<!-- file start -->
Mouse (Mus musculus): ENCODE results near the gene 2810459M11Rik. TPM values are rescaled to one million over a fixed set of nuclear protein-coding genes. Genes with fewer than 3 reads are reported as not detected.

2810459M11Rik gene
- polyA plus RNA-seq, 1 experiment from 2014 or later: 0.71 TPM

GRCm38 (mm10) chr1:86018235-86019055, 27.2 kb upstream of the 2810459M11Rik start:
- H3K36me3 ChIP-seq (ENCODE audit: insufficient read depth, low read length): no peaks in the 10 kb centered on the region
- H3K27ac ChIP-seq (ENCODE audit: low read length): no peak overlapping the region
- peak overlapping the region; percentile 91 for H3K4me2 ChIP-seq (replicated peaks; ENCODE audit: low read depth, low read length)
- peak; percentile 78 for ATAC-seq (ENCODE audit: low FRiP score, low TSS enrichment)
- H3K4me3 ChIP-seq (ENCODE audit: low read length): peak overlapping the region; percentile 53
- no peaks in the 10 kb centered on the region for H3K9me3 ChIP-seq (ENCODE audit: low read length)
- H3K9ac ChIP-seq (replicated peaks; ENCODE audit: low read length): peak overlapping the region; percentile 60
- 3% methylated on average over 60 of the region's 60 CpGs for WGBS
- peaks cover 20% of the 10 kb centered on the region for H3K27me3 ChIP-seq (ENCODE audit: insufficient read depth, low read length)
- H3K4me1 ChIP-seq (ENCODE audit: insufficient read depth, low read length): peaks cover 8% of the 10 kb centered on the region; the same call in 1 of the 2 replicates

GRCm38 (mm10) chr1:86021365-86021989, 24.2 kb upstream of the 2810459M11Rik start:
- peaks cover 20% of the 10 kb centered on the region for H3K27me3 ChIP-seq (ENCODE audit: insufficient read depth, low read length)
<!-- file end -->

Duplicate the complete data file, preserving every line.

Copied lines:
Mouse (Mus musculus): ENCODE results near the gene 2810459M11Rik. TPM values are rescaled to one million over a fixed set of nuclear protein-coding genes. Genes with fewer than 3 reads are reported as not detected.

2810459M11Rik gene
- polyA plus RNA-seq, 1 experiment from 2014 or later: 0.71 TPM

GRCm38 (mm10) chr1:86018235-86019055, 27.2 kb upstream of the 2810459M11Rik start:
- H3K36me3 ChIP-seq (ENCODE audit: insufficient read depth, low read length): no peaks in the 10 kb centered on the region
- H3K27ac ChIP-seq (ENCODE audit: low read length): no peak overlapping the region
- peak overlapping the region; percentile 91 for H3K4me2 ChIP-seq (replicated peaks; ENCODE audit: low read depth, low read length)
- peak; percentile 78 for ATAC-seq (ENCODE audit: low FRiP score, low TSS enrichment)
- H3K4me3 ChIP-seq (ENCODE audit: low read length): peak overlapping the region; percentile 53
- no peaks in the 10 kb centered on the region for H3K9me3 ChIP-seq (ENCODE audit: low read length)
- H3K9ac ChIP-seq (replicated peaks; ENCODE audit: low read length): peak overlapping the region; percentile 60
- 3% methylated on average over 60 of the region's 60 CpGs for WGBS
- peaks cover 20% of the 10 kb centered on the region for H3K27me3 ChIP-seq (ENCODE audit: insufficient read depth, low read length)
- H3K4me1 ChIP-seq (ENCODE audit: insufficient read depth, low read length): peaks cover 8% of the 10 kb centered on the region; the same call in 1 of the 2 replicates

GRCm38 (mm10) chr1:86021365-86021989, 24.2 kb upstream of the 2810459M11Rik start:
- peaks cover 20% of the 10 kb centered on the region for H3K27me3 ChIP-seq (ENCODE audit: insufficient read depth, low read length)